Home » A Widows Reminiscences of the Siege of Lucknow by Katherine Mary Bartrum
A Widows Reminiscences of the Siege of Lucknow Katherine Mary Bartrum

A Widows Reminiscences of the Siege of Lucknow

Katherine Mary Bartrum

Published June 30th 2013
ISBN :
Kindle Edition
147 pages
Enter the sum

 About the Book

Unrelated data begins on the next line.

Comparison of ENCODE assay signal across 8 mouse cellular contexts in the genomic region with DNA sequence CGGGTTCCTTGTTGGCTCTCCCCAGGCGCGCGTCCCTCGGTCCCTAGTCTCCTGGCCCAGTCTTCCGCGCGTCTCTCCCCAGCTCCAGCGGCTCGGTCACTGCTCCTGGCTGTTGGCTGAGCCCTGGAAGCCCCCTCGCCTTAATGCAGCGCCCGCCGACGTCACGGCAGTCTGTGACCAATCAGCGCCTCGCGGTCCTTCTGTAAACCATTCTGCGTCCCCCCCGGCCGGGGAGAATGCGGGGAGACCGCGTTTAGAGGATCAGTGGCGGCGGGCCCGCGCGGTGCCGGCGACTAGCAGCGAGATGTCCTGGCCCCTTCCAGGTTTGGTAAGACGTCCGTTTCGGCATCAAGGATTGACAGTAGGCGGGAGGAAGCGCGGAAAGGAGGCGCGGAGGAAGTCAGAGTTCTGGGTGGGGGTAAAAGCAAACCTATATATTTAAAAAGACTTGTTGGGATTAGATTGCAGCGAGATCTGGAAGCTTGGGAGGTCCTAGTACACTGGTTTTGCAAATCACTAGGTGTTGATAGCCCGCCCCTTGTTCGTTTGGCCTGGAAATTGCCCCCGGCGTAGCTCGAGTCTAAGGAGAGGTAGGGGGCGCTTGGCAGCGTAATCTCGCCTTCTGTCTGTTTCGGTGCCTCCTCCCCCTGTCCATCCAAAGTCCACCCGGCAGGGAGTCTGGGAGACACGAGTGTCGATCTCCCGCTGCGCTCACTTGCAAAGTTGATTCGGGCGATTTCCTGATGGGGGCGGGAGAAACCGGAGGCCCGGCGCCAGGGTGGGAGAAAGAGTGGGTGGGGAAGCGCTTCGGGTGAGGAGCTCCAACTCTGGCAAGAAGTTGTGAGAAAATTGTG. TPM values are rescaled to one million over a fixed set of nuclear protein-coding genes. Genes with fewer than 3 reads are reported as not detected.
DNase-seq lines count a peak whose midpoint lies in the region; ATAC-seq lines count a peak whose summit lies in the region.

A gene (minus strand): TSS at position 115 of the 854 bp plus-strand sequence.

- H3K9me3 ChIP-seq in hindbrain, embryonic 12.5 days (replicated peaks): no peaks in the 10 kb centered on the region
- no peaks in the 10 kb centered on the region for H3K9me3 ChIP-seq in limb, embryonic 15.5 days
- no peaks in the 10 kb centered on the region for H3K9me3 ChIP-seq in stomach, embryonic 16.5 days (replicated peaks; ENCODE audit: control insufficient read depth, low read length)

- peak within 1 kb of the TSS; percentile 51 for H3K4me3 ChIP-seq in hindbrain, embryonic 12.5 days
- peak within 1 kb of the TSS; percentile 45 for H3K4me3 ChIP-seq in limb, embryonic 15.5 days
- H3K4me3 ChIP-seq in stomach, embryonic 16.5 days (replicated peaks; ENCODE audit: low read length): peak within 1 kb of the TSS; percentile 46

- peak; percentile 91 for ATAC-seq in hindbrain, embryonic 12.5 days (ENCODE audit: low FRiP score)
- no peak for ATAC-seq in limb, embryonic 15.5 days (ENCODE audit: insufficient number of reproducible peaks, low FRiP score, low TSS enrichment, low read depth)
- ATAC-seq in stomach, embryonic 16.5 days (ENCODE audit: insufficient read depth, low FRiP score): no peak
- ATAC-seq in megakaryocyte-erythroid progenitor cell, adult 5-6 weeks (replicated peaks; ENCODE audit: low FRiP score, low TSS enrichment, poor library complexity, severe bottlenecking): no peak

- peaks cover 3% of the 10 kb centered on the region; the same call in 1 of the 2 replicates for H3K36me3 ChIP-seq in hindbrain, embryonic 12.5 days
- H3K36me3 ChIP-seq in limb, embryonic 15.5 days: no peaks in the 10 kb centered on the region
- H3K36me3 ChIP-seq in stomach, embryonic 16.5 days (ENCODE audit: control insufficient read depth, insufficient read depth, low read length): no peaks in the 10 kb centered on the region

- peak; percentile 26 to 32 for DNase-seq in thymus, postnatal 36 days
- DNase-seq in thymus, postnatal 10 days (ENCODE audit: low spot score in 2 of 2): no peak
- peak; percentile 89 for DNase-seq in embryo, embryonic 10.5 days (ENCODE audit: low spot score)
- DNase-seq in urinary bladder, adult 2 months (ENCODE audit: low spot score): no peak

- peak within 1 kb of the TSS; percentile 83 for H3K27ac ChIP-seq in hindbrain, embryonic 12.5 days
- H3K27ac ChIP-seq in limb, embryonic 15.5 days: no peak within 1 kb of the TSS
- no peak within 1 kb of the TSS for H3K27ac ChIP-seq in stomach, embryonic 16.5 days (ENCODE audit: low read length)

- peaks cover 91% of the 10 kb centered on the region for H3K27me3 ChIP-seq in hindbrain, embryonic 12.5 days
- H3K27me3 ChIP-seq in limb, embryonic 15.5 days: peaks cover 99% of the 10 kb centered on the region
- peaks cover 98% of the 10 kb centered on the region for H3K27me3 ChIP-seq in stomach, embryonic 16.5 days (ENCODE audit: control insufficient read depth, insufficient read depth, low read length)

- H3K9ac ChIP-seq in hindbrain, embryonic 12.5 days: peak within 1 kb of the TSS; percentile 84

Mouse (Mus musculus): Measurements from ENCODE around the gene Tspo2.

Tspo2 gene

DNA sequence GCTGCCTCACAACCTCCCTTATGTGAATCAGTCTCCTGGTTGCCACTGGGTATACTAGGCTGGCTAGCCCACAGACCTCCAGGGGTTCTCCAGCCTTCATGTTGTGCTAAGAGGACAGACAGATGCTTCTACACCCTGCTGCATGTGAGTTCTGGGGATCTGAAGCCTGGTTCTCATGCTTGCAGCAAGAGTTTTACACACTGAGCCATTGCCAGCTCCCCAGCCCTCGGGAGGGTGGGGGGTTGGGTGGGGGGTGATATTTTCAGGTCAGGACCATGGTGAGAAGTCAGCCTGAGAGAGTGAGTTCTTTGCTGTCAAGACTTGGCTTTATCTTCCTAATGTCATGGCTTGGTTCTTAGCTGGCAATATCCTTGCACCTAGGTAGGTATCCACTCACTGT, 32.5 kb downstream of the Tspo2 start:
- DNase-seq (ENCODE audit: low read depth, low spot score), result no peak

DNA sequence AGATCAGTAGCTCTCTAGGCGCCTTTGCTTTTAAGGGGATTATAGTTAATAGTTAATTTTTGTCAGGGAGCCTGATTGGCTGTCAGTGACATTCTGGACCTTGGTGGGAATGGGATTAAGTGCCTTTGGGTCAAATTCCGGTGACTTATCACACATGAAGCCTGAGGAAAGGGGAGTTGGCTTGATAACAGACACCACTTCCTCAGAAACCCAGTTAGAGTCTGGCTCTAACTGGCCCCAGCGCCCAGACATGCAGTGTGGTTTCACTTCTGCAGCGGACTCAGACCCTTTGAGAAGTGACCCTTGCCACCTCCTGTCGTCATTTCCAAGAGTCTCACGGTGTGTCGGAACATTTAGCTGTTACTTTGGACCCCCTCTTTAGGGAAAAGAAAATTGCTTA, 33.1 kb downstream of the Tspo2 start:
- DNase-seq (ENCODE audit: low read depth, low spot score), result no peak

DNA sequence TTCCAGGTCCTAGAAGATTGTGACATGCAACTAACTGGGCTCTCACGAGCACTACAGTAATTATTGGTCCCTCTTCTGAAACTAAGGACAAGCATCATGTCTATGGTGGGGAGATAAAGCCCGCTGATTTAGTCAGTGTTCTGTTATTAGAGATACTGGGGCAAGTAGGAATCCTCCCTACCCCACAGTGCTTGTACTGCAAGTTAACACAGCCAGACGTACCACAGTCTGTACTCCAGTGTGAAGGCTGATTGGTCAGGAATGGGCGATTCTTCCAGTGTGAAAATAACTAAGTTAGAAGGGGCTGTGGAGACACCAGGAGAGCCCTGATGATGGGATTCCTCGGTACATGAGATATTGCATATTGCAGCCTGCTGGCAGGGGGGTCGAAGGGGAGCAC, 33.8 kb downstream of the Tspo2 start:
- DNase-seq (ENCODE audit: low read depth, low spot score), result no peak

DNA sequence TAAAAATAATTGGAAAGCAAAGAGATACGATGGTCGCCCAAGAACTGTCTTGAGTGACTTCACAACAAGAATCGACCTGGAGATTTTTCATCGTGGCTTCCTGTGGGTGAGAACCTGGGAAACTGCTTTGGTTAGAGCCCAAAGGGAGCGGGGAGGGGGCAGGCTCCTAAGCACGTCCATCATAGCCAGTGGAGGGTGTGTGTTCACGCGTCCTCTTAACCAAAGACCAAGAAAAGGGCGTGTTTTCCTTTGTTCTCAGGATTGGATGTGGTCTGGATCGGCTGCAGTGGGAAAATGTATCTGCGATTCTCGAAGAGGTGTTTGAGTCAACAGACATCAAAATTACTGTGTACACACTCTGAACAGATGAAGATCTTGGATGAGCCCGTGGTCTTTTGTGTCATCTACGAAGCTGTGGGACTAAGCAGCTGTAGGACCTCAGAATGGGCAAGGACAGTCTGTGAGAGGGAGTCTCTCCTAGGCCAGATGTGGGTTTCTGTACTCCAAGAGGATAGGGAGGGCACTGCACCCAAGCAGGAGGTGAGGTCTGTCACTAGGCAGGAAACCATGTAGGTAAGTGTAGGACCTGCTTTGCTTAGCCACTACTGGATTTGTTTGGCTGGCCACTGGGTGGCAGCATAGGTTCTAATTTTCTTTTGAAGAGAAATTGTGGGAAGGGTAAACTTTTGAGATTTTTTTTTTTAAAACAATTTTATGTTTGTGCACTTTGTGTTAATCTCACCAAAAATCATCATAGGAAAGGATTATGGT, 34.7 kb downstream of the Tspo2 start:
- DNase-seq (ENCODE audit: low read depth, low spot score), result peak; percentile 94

[Illustrated with over one hundred maps, photos and portraits, of the battles, individuals and places involved in the Indian Mutiny]Life for Katherine Mary Bartrum must have seemed to have been almost perfect in early 1857, wife of a well-liked andMore[Illustrated with over one hundred maps, photos and portraits, of the battles, individuals and places involved in the Indian Mutiny]Life for Katherine Mary Bartrum must have seemed to have been almost perfect in early 1857, wife of a well-liked and respected medical officer posted just outside Lucknow and with a new child in tow the many servants she had must have helped here enormously. However, her world was turned upside down by the Sepoy rebellion which was exploded in May 1857- living in perpetual fear that the revolt would reach them the slept with a sword and pistol under their pillows. Worse was to follow Mrs Bartrum was uprooted from her husband as the small military outpost that she lived on was deemed to be unsafe and she and her baby had to endure a horrible night march to the more well-defended Lucknow. Lucknow however proved to be a magnet for the murderous mutineers and they lay siege to the defended residency, the siege had begun in earnest. The conditions inside the ramparts steadily worsened, and Mrs Bartrum among many other was forced to endure appalling conditions as supplies ran out. The siege was lifted some months later and Mrs Bartrum looked forward to a reunion with her husband having managed to survive the awful privations of the cramped quarters she shared with 13 other women and their children. Then the heart-breaking news that her husband had been killed during the fighting arrived- leaving here alone in India with a small child with no resources to call upon. Somehow she managed to gain passage back to England, but the night before the journey home she was further shattered by the death of her child after months of stresses.Her heart-breaking memoir, partially diary entries and partially letters, is a dramatic and tragic tale of loss amid the ruins of the mutiny.